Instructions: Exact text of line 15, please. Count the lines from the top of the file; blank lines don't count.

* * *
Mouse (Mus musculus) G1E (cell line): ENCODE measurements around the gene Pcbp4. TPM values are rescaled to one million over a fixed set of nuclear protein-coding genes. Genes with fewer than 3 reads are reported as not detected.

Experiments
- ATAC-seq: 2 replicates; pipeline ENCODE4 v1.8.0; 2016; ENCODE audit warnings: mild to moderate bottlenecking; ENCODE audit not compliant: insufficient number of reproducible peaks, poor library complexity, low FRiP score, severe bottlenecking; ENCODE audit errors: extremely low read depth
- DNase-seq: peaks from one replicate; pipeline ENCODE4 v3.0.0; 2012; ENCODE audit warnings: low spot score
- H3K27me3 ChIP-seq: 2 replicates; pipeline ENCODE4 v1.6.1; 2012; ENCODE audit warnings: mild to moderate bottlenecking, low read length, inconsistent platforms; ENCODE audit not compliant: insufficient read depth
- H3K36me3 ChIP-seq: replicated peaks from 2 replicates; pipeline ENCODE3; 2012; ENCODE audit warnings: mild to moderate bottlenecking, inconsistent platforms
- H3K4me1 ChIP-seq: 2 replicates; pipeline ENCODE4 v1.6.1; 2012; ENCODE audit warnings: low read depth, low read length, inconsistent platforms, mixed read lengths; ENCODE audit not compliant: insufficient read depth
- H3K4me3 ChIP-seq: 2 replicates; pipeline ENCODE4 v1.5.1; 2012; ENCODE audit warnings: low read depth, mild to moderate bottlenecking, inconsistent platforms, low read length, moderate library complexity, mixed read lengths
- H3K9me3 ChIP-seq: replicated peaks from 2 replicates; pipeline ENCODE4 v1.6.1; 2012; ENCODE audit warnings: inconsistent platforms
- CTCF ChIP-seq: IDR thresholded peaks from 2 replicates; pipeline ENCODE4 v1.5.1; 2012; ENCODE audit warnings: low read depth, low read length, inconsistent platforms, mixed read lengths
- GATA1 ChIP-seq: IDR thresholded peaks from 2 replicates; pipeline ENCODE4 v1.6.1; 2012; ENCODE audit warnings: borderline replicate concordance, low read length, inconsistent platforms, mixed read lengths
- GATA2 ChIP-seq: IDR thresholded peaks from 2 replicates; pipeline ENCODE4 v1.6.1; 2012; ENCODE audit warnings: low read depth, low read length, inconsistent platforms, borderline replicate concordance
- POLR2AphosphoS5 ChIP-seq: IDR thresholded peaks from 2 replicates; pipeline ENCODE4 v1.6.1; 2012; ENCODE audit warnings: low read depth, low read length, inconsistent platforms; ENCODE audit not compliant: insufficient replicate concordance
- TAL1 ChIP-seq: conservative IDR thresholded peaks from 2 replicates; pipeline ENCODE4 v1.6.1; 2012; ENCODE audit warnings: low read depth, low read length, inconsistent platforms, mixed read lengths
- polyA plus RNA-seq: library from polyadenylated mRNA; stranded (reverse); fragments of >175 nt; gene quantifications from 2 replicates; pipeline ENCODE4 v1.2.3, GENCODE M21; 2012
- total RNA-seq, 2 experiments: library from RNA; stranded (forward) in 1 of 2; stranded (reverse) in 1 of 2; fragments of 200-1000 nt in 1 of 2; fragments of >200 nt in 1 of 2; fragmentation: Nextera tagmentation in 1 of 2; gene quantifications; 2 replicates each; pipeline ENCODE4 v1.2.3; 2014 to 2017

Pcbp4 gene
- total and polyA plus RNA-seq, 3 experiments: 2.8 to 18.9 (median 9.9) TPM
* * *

- polyA plus RNA-seq: library from polyadenylated mRNA; stranded (reverse); fragments of >175 nt; gene quantifications from 2 replicates; pipeline ENCODE4 v1.2.3, GENCODE M21; 2012